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Time-varying methods for characterizing nonstationary dynamics of physiological systems.

ABSTRACT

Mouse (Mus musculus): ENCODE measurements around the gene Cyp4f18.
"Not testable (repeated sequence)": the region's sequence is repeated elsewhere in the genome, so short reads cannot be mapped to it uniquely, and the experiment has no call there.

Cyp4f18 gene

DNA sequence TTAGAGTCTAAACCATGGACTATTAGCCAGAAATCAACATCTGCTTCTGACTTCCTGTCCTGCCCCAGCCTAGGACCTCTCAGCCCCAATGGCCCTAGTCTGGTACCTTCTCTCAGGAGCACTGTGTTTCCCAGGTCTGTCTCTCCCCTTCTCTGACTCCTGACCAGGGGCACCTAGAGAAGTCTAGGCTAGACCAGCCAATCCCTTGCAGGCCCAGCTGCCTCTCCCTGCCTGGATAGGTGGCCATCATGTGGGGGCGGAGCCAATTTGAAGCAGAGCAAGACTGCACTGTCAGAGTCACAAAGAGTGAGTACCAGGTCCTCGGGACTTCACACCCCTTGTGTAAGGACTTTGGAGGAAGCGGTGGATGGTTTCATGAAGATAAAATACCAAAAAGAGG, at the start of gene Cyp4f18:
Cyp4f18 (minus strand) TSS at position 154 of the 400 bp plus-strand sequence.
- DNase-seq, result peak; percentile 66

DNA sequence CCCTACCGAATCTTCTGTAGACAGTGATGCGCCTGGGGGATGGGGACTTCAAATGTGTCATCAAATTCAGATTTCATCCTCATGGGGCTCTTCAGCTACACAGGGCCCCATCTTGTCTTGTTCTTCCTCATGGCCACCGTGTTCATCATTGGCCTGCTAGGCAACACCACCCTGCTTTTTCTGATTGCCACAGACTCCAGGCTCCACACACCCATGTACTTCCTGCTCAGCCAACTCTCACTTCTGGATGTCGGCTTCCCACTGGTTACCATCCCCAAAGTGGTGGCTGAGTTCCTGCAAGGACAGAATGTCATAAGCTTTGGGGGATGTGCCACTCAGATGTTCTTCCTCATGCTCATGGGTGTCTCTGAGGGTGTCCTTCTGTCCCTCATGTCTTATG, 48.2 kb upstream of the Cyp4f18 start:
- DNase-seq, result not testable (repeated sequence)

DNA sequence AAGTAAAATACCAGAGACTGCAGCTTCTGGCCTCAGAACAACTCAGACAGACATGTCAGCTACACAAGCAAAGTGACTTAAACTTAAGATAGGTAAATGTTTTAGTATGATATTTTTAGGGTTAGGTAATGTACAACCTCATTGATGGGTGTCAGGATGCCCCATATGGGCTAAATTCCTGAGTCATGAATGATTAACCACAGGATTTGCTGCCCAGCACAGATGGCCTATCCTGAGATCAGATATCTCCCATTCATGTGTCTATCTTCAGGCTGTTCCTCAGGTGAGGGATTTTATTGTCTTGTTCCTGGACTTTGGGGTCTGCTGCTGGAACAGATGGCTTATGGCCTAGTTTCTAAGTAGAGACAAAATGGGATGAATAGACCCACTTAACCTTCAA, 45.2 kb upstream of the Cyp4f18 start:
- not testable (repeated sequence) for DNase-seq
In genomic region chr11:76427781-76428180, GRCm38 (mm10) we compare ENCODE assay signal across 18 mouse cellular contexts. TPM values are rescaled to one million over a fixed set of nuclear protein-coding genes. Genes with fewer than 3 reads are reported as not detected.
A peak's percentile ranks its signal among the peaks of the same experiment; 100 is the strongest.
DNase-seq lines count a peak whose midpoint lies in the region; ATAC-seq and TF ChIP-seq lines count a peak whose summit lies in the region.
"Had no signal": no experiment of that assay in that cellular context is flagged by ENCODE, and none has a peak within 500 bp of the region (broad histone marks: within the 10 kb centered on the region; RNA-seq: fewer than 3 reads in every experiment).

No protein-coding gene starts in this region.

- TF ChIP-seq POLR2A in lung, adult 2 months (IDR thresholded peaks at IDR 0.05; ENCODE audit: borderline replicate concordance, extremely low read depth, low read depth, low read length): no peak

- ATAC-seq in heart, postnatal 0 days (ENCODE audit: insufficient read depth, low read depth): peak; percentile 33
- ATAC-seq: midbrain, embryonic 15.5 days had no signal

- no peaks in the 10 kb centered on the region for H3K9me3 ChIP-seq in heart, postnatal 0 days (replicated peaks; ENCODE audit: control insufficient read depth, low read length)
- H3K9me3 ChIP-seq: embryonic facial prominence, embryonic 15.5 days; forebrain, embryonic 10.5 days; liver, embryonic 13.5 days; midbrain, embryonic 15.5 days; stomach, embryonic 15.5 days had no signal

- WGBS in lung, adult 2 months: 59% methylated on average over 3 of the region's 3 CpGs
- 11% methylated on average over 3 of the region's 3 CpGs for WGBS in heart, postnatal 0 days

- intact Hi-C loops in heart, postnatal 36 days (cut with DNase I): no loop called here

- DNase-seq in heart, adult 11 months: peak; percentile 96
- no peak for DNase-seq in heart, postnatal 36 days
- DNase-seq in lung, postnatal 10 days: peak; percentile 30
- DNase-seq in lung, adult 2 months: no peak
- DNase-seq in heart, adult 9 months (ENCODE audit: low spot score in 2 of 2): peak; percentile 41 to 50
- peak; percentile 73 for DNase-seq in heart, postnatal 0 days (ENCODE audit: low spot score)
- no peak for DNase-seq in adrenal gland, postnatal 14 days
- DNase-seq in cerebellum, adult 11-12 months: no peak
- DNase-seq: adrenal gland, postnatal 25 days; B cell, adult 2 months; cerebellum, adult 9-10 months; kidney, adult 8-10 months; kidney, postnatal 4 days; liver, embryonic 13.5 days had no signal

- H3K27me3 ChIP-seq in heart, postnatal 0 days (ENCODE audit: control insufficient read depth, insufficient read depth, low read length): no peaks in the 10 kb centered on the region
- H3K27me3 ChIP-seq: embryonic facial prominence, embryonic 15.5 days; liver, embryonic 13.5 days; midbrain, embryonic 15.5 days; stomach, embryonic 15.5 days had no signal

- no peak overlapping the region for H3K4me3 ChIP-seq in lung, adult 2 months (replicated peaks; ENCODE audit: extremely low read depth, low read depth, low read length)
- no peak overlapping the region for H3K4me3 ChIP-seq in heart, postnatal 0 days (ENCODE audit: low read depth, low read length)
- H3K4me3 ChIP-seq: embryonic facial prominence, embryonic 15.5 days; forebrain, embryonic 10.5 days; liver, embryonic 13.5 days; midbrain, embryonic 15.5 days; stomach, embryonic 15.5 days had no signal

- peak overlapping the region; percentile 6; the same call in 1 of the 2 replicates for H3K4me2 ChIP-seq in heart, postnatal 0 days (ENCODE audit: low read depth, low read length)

Accurate and early diagnosis of various diseases and pathological conditions require analysis techniques that can capture time-varying (TV) dynamics. In the pursuit of promising TV signal processing methods applicable to real-time clinical monitoring applications, nonstationary spectral techniques are of great significance.We present two potential practical applications of such techniques in quantifying TV physiological dynamics concealed in photoplethysmography (PPG) signals: early detection of blood-volume loss using a nonparametric approach known as variable frequency complex demodulation (VFCDM), and accurate detection of abrupt changes in respiratory rates using a parametric approach known as combined optimal parameter search and multiple mode particle filtering (COPS-MPF).The VFCDM technique has been tested using ear-PPG signals in two study models: mechanically ventilated patients undergoing surgery in operating room settings and spontaneously breathing conscious healthy subjects subjected to lower body negative pressure (LBNP) in laboratory settings. Extraction of respiratory rates has been tested using COPS-MPF technique in finger-PPG signals collected from healthy volunteers with abrupt changes in respiratory rate ranging from 0.1 to 0.4 Hz.VFCDM method showed promise to detect the blood loss noninvasively in mechanical ventilated patients well before blood losses become apparent to the physician. In spontaneously breathing subjects during LBNP experiments, the early detection and quantification of blood loss was possible at 40% of LBNP tolerance. COPS-MPF showed high accuracy in detecting the constant as well as sudden changes in respiratory rates as compared to other time-invariant methods.Integration of such robust algorithms into pulse oximeter device may have significant impact in real-time clinical monitoring and point-of-care healthcare settings.